BEANFEST – the biggest music festival of its kind around Rotherham, is back with a vengeance.
The free, all day Rock/Metal/Indie festival began humbly at Rawmarsh last year, when pals of the late Rob ‘Bean’ Crook sought a way to commemorate the 23-year-old guitarist who lost his life in a car crash.
Their “unique way of grieving” raised £5,000 for Bluebell Wood Hospice from donations and raffles, as they presented a platform for hot new talent.
This year, bands all clamoured to return and organisers promise “a few national surprises” too.
Eighteen bands will strut their stuff and a whole range of styles across two stages on July 2 at the Star Inn, High Street, Rawmarsh.
A festival spokesman said: “Beanfest is tailored to everyone’s festival needs, providing an amazing atmosphere”.
Headliners include Jilted Generation – the world’s only Prodigy tribute band and Rage against the Bean (a local RATN tribute band formed from Bean’s friends).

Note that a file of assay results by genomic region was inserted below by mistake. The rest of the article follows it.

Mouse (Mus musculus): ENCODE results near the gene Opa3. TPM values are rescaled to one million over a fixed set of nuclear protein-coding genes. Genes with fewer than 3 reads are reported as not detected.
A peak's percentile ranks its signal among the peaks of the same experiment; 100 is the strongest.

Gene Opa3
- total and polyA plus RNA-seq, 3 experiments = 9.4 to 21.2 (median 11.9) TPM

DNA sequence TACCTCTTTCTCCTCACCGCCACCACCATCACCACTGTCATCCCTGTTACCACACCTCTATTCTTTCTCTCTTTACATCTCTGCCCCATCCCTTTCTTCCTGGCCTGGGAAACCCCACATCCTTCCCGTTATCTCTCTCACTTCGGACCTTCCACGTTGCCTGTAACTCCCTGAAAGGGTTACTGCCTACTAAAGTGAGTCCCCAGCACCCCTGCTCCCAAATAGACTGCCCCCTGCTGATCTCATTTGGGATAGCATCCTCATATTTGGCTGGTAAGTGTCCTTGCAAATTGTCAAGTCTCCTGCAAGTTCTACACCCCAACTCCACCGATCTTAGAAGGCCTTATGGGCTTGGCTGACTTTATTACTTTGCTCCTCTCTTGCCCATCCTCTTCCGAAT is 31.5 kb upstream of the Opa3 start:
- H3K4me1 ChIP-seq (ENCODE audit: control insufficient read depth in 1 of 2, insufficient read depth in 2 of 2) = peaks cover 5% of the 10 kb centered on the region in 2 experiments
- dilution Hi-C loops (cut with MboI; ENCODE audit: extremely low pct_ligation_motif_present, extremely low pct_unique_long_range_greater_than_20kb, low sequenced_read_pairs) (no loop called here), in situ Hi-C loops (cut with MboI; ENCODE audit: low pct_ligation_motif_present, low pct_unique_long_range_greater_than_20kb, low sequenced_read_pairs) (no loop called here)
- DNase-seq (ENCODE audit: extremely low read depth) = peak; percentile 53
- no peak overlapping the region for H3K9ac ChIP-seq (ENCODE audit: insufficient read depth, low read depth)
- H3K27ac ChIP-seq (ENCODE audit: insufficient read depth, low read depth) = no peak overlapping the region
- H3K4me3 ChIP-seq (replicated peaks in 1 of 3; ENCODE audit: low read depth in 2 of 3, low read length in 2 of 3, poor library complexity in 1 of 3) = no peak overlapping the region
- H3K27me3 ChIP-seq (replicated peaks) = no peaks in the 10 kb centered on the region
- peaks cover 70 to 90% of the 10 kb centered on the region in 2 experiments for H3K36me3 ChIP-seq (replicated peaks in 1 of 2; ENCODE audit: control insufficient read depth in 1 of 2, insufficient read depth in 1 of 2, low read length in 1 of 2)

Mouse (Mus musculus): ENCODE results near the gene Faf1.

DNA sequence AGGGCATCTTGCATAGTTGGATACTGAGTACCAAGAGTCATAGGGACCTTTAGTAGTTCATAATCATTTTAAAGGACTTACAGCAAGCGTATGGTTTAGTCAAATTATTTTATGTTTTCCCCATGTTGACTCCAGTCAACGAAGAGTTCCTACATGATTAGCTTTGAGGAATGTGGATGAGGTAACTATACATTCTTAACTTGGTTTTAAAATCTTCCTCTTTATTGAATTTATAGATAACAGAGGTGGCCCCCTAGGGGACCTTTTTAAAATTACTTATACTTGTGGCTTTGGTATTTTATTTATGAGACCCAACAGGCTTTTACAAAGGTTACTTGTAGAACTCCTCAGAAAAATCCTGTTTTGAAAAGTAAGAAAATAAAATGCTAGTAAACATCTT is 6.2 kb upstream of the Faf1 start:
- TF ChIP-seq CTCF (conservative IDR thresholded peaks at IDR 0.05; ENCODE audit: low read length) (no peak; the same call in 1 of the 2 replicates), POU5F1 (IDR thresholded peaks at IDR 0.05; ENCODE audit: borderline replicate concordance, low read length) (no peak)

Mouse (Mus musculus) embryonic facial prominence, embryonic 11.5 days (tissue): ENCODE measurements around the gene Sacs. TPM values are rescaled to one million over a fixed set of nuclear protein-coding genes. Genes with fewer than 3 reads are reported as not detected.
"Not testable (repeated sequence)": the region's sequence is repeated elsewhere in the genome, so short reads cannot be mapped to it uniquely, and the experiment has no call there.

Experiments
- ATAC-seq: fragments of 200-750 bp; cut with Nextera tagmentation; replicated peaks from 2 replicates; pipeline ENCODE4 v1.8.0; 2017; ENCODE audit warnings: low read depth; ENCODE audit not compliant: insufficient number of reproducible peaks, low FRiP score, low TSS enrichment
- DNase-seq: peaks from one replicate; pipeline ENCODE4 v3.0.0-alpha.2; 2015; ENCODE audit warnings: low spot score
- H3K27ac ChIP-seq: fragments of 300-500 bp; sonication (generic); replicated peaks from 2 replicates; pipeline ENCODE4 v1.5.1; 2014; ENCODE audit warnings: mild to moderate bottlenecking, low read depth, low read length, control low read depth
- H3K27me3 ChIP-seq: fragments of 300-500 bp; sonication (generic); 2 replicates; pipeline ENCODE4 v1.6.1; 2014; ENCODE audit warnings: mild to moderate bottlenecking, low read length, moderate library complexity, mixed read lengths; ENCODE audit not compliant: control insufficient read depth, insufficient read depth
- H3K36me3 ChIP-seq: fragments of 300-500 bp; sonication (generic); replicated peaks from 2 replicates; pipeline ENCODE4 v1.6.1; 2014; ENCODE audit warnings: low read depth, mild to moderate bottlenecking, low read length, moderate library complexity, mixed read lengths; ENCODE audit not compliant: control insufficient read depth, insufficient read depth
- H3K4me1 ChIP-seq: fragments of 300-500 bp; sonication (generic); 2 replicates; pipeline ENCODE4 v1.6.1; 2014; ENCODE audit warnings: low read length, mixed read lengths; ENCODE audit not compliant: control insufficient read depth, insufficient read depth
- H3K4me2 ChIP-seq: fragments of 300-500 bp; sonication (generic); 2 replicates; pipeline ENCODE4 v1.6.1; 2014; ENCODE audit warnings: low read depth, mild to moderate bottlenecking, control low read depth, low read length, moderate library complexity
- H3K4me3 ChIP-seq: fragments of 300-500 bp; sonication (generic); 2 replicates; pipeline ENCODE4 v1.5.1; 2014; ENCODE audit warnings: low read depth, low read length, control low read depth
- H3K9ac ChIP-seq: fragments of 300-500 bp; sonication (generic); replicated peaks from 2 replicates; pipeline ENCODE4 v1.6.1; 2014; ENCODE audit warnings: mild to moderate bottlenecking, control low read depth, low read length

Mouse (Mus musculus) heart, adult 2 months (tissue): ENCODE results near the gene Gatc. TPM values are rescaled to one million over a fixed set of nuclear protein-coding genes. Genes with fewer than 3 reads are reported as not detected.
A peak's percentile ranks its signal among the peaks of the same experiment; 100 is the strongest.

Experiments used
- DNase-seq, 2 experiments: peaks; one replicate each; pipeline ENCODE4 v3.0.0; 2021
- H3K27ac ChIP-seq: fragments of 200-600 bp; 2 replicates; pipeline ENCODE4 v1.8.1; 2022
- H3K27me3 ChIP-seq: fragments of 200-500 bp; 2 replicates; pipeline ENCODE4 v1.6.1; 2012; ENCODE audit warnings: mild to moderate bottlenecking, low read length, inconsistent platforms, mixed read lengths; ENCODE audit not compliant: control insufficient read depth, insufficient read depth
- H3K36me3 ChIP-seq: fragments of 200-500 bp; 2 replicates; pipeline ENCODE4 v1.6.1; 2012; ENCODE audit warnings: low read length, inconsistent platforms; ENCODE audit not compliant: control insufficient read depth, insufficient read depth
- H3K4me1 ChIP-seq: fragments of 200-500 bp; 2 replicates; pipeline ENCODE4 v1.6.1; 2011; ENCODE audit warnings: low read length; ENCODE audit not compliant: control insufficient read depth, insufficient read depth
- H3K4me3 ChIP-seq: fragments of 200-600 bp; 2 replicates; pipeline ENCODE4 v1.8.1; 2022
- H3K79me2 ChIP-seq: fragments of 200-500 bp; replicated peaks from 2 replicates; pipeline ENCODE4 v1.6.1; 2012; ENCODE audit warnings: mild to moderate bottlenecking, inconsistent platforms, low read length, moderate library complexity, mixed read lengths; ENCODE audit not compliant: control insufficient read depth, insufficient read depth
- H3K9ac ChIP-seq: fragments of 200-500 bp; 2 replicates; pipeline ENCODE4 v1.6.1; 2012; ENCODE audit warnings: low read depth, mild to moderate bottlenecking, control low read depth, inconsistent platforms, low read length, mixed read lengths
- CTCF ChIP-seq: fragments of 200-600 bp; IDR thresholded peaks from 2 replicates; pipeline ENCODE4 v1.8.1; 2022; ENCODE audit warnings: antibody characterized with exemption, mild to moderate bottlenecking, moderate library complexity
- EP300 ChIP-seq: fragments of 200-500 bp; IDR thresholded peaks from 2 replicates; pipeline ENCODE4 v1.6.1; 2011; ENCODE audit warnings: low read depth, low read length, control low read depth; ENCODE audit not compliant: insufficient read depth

Also confirmed are The East Street band (Springsteen tribute), Swindon’s In the Absence of Light, and local rockers Disarm, along with Mask of Virtue, View from S62, Troika, Doused, Montuno, Leather Zoo, Steel Trees, Massacre of Megafauna, Sporadic Slaughter, Diamond Velocity, Kitty Fly, Burden and Goatleaf.
Live music will sound from noon to midnight, with each performance lasting around 30 minutes.
Everyone associated with the festival is donating their time free of charge. Children will be allowed to the outside stage area.
Star managers Chris and Klair Thompson have a wealth of successful festivals under their belts, including their own summer Starfest. But they are amazed by the phenomenal support given to Beanfest both last year and this.
Chris said: “The beneficiary Bluebell Wood was chosen by Bean’s parents Dorothy and Dennis Crook of Rawmarsh, who both hope that the festival can make a real difference for children in South Yorkshire”.
Sarah Champion, Chief Executive of the Children’s Hospice said: “We’d like to thank Beanfest for supporting Bluebell Wood for a second year.
“After the success of the first year of Beanfest, we are hoping local people will get involved again with this fantastic festival.
“It costs over £2.5m every year, to care for children and young adults in this region with a shortened life expectancy.
“The hospice receives no statutory government funding, and without our supporters and events like Beanfest, we would not be able to help as many children as we do.”